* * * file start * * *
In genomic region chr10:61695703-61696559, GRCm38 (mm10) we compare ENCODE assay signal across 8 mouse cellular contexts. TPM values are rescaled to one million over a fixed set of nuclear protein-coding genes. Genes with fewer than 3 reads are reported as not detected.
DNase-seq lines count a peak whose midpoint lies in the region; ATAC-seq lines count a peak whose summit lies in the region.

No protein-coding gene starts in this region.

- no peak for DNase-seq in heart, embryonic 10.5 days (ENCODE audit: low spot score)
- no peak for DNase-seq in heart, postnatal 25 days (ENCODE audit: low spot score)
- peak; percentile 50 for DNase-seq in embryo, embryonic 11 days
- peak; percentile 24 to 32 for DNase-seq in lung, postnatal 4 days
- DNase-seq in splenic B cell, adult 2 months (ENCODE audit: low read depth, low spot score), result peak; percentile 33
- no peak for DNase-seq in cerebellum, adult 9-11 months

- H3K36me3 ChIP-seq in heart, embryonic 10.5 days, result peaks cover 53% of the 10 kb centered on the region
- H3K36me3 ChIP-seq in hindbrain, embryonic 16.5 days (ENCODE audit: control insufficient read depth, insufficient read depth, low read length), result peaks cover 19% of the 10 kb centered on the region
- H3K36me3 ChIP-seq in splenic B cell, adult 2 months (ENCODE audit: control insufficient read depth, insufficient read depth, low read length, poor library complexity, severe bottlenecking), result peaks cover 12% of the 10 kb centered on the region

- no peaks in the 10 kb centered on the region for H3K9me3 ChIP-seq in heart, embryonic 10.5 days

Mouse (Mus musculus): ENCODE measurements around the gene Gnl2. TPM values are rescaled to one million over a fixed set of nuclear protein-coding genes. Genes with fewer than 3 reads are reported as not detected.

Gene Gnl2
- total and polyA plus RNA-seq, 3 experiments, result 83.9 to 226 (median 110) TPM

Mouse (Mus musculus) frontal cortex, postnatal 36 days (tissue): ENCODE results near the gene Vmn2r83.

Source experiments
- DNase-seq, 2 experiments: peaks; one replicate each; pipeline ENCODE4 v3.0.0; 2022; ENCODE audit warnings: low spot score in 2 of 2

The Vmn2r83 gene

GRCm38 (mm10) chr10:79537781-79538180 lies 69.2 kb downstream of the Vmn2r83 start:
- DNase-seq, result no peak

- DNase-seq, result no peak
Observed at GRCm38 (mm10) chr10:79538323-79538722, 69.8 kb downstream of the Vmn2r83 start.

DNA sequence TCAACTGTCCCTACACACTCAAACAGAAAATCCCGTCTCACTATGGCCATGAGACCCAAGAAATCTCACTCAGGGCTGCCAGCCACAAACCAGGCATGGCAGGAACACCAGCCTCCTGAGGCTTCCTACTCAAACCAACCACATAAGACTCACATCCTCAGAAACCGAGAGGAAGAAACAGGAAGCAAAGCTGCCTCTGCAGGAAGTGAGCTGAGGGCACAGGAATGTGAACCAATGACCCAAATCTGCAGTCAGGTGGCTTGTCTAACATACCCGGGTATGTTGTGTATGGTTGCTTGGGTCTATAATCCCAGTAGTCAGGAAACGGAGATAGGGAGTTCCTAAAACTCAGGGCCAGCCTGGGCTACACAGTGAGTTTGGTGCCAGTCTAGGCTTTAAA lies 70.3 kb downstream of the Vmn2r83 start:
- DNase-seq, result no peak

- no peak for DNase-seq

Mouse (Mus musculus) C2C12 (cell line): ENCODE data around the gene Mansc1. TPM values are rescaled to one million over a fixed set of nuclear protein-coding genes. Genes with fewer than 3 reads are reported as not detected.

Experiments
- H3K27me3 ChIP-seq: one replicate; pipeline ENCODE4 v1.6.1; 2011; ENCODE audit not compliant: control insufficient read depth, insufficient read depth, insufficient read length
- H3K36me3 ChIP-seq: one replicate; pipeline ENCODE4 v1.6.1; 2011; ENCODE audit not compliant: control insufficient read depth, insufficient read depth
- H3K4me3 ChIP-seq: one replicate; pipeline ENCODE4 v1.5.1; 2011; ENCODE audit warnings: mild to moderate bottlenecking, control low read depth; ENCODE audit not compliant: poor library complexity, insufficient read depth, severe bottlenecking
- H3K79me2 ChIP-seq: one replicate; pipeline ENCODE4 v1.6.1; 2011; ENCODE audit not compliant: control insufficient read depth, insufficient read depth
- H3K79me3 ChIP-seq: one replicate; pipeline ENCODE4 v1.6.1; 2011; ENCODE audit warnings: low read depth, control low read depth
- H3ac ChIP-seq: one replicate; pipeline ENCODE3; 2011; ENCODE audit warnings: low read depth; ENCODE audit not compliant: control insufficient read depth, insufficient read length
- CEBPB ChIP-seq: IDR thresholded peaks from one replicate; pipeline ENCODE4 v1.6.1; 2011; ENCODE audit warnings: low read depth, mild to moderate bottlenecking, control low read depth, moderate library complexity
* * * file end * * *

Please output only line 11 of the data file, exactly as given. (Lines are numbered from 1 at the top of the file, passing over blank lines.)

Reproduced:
- H3K36me3 ChIP-seq in hindbrain, embryonic 16.5 days (ENCODE audit: control insufficient read depth, insufficient read depth, low read length), result peaks cover 19% of the 10 kb centered on the region